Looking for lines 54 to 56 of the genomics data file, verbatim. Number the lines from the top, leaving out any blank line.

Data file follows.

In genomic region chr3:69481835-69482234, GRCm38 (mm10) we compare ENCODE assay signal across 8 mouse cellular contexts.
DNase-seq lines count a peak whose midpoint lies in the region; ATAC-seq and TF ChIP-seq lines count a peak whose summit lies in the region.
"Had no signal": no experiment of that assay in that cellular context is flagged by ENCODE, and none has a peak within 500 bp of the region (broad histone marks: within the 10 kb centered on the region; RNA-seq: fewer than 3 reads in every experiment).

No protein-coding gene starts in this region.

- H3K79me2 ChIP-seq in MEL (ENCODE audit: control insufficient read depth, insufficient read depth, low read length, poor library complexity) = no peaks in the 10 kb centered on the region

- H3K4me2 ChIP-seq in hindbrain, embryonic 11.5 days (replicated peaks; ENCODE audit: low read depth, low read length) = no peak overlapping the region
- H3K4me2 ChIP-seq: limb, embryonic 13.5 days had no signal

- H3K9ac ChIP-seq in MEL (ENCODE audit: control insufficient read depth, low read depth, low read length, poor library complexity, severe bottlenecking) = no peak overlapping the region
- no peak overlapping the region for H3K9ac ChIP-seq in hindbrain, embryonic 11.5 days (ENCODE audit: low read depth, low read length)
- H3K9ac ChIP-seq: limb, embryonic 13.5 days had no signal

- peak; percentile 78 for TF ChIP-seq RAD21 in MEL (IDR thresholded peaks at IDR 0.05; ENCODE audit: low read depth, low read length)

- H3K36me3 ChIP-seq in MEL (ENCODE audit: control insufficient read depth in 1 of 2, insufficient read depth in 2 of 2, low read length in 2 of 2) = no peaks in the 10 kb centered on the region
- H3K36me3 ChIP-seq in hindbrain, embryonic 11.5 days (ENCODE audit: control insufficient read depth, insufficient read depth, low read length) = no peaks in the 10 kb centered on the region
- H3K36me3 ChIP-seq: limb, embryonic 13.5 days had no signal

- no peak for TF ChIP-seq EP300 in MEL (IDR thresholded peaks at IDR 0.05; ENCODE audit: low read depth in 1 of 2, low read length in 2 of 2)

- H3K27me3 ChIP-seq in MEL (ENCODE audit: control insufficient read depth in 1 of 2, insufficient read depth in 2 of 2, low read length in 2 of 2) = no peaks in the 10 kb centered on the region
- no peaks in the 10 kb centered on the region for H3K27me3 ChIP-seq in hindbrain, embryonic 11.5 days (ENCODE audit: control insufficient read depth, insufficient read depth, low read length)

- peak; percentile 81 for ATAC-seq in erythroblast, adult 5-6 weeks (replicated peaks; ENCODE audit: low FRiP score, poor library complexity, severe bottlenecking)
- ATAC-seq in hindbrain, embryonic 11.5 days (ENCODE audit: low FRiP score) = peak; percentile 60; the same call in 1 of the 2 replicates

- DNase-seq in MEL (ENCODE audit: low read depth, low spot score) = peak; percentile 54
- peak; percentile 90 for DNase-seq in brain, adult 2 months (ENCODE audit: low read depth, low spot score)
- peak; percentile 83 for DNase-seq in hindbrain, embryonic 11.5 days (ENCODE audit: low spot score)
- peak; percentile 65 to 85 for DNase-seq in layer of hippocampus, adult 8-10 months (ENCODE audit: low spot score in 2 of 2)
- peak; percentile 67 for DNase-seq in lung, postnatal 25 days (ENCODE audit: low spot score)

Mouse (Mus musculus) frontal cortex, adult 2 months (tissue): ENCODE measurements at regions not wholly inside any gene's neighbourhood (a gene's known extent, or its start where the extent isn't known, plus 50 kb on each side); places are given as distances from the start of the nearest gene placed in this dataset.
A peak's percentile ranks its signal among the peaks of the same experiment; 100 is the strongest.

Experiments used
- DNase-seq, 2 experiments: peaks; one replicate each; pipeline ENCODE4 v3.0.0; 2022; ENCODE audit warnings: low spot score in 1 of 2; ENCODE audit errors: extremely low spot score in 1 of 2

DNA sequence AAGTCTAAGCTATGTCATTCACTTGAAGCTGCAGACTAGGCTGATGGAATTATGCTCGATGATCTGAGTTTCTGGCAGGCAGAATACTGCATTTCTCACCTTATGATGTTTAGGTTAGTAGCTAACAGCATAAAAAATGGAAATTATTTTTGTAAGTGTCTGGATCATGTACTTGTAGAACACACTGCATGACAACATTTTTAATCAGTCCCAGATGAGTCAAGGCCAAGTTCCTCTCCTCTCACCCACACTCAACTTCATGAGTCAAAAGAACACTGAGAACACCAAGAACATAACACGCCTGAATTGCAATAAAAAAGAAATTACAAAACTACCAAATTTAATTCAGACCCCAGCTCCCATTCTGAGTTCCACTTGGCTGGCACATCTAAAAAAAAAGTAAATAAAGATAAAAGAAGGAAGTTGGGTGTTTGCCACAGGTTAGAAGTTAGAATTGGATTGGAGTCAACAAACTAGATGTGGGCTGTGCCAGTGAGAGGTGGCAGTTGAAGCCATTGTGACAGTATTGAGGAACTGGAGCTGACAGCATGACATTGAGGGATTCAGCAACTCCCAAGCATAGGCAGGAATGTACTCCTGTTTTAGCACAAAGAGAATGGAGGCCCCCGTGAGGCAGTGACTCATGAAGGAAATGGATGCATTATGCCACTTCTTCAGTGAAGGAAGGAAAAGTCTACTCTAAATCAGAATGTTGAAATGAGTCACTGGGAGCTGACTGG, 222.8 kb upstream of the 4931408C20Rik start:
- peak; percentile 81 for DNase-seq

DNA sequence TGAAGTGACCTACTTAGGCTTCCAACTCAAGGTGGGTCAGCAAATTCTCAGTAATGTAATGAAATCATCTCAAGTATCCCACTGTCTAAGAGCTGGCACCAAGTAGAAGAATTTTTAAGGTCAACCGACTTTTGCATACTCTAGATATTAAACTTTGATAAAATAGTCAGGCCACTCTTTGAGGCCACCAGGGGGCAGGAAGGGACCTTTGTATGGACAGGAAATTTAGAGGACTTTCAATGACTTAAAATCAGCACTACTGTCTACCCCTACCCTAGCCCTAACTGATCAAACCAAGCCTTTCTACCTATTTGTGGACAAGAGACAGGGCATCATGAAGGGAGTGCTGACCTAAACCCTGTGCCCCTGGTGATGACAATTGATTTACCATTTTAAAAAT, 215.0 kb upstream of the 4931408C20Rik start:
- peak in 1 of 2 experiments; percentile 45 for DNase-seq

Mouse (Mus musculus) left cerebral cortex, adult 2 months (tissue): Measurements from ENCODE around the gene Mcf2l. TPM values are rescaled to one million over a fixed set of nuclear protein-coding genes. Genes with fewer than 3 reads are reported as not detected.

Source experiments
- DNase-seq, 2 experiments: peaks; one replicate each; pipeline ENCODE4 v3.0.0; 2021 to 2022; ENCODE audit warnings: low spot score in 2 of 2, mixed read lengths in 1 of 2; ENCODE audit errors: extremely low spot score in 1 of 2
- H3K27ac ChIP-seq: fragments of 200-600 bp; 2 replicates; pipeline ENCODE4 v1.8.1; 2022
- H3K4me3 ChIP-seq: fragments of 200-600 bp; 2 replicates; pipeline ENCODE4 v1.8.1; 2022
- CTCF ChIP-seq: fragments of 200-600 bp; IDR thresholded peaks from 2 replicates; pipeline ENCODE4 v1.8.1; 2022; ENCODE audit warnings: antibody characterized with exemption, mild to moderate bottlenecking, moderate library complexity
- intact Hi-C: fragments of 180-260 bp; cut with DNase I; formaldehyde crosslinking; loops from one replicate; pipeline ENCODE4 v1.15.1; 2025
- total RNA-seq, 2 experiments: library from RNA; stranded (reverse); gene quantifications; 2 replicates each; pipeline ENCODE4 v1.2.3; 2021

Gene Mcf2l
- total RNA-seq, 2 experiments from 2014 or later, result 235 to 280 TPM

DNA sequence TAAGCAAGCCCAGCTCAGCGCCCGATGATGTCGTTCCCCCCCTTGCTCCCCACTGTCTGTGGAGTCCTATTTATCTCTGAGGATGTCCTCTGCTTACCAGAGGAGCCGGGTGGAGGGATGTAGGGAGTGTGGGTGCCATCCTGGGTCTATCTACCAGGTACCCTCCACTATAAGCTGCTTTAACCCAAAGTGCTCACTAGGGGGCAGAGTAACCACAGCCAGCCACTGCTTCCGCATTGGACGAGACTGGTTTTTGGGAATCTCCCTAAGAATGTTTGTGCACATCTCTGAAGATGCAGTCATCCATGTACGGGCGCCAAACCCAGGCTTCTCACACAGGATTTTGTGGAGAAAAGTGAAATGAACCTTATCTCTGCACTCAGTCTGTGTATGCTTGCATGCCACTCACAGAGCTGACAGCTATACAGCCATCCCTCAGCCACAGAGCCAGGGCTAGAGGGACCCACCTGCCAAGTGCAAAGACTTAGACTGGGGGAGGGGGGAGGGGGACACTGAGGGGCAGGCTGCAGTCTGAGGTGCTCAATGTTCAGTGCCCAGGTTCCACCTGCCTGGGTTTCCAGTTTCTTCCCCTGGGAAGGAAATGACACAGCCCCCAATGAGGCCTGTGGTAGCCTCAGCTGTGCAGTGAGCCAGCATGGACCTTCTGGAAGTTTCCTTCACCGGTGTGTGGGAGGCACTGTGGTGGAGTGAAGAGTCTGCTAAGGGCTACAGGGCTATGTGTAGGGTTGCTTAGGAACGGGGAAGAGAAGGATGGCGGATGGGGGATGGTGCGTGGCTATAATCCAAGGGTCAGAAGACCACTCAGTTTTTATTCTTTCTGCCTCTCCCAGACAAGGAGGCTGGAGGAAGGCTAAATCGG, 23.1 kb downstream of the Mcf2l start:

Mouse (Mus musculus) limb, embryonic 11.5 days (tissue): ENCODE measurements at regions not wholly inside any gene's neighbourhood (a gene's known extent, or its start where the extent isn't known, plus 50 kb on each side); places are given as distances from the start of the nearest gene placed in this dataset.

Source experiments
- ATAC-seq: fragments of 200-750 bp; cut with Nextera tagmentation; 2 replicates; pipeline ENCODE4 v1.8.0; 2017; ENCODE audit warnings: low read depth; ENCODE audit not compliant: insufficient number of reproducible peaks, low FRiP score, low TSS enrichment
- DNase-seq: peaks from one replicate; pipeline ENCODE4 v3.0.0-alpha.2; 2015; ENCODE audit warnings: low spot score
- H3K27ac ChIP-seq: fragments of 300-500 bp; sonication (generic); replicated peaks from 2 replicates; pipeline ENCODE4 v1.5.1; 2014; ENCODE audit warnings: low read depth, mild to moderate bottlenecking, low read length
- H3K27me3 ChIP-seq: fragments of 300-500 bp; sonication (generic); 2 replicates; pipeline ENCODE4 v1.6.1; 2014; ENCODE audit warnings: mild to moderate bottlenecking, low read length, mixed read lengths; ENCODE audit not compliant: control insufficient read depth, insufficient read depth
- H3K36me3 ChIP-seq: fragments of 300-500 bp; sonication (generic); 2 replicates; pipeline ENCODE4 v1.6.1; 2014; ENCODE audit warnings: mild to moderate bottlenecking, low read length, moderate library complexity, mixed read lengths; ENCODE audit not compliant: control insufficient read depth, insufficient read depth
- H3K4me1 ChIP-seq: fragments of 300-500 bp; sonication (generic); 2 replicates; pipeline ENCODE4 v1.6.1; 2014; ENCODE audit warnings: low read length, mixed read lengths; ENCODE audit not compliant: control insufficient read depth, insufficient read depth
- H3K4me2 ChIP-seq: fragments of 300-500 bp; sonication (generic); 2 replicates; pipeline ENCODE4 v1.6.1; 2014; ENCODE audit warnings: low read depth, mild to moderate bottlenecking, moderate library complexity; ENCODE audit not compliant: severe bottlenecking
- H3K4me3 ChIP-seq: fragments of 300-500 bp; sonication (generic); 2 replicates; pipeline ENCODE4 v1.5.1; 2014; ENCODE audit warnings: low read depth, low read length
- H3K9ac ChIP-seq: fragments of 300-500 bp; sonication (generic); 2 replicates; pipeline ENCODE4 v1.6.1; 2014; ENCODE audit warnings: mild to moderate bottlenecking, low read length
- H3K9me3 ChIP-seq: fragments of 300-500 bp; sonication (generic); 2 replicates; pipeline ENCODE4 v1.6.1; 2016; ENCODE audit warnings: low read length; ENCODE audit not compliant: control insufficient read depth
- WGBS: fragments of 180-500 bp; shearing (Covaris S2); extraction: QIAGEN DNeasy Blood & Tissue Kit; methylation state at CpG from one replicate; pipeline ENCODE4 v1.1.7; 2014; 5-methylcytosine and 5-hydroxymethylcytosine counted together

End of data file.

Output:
- H3K9ac ChIP-seq: fragments of 300-500 bp; sonication (generic); 2 replicates; pipeline ENCODE4 v1.6.1; 2014; ENCODE audit warnings: mild to moderate bottlenecking, low read length
- H3K9me3 ChIP-seq: fragments of 300-500 bp; sonication (generic); 2 replicates; pipeline ENCODE4 v1.6.1; 2016; ENCODE audit warnings: low read length; ENCODE audit not compliant: control insufficient read depth
- WGBS: fragments of 180-500 bp; shearing (Covaris S2); extraction: QIAGEN DNeasy Blood & Tissue Kit; methylation state at CpG from one replicate; pipeline ENCODE4 v1.1.7; 2014; 5-methylcytosine and 5-hydroxymethylcytosine counted together